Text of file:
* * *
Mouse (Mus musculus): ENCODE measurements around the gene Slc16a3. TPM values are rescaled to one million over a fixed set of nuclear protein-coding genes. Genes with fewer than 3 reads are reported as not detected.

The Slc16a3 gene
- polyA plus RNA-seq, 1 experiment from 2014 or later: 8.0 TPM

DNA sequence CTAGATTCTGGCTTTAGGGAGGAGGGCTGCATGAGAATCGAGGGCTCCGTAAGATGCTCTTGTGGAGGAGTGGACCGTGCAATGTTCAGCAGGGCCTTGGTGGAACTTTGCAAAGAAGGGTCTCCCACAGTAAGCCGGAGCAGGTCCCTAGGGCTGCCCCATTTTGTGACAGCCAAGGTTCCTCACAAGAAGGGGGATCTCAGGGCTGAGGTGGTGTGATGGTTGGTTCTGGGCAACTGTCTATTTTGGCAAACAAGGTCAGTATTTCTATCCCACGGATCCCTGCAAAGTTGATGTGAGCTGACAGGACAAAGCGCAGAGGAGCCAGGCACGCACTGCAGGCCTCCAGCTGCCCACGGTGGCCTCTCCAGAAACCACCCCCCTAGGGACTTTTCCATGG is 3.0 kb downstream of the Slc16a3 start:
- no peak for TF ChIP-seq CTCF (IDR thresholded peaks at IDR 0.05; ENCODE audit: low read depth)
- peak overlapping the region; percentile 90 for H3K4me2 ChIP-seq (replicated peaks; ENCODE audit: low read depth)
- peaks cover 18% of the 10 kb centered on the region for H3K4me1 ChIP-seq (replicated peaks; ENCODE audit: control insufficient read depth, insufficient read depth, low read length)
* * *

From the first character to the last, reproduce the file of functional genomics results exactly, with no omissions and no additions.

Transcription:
Mouse (Mus musculus): ENCODE measurements around the gene Slc16a3. TPM values are rescaled to one million over a fixed set of nuclear protein-coding genes. Genes with fewer than 3 reads are reported as not detected.

The Slc16a3 gene
- polyA plus RNA-seq, 1 experiment from 2014 or later: 8.0 TPM

DNA sequence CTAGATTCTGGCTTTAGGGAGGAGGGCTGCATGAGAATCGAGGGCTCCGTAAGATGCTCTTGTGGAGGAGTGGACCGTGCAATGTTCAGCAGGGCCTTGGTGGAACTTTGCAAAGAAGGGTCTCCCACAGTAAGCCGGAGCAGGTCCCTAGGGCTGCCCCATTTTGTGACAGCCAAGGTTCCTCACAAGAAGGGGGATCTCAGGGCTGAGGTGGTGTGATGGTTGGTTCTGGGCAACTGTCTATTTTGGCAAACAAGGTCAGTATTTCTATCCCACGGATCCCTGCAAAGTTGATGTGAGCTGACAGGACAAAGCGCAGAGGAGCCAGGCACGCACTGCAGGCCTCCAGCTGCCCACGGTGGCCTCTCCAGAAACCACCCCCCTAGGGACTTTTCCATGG is 3.0 kb downstream of the Slc16a3 start:
- no peak for TF ChIP-seq CTCF (IDR thresholded peaks at IDR 0.05; ENCODE audit: low read depth)
- peak overlapping the region; percentile 90 for H3K4me2 ChIP-seq (replicated peaks; ENCODE audit: low read depth)
- peaks cover 18% of the 10 kb centered on the region for H3K4me1 ChIP-seq (replicated peaks; ENCODE audit: control insufficient read depth, insufficient read depth, low read length)